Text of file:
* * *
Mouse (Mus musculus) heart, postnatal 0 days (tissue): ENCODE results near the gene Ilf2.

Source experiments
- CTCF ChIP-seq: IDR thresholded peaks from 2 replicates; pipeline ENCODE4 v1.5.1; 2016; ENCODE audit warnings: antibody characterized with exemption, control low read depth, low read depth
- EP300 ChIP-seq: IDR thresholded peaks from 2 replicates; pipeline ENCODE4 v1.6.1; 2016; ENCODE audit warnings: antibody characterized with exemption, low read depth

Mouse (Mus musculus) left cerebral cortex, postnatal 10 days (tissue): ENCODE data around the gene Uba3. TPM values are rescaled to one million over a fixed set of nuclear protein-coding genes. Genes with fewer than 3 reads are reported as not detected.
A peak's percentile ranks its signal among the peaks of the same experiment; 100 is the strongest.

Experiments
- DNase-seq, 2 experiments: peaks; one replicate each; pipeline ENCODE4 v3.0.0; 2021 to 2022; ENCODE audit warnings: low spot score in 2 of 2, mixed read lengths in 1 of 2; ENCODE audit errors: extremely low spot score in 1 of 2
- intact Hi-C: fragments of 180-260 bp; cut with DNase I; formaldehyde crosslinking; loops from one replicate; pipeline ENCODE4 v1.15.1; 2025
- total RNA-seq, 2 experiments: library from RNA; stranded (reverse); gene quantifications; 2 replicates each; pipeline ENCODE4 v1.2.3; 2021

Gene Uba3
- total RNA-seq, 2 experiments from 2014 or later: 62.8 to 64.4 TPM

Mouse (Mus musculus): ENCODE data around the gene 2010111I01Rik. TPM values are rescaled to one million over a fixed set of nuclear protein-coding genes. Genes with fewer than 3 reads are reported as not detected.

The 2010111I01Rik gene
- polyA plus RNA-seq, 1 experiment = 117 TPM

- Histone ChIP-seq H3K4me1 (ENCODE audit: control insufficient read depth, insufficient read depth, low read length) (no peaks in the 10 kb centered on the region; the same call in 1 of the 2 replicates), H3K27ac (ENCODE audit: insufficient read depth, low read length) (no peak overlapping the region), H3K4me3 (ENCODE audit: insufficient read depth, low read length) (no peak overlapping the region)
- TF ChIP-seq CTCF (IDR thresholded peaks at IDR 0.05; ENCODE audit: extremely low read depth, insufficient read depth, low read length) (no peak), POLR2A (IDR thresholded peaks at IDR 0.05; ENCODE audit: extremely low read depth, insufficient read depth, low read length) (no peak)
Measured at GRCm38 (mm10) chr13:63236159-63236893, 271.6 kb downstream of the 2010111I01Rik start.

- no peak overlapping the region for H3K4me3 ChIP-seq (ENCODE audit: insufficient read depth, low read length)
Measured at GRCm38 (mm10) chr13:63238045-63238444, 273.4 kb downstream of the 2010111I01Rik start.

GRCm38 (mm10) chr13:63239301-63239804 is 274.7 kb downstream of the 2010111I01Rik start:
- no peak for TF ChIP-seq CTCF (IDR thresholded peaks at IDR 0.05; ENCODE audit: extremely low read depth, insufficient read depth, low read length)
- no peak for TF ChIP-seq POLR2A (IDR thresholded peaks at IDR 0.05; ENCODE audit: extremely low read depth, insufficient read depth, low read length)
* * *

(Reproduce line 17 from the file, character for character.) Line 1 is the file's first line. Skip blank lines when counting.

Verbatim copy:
- TF ChIP-seq CTCF (IDR thresholded peaks at IDR 0.05; ENCODE audit: extremely low read depth, insufficient read depth, low read length) (no peak), POLR2A (IDR thresholded peaks at IDR 0.05; ENCODE audit: extremely low read depth, insufficient read depth, low read length) (no peak)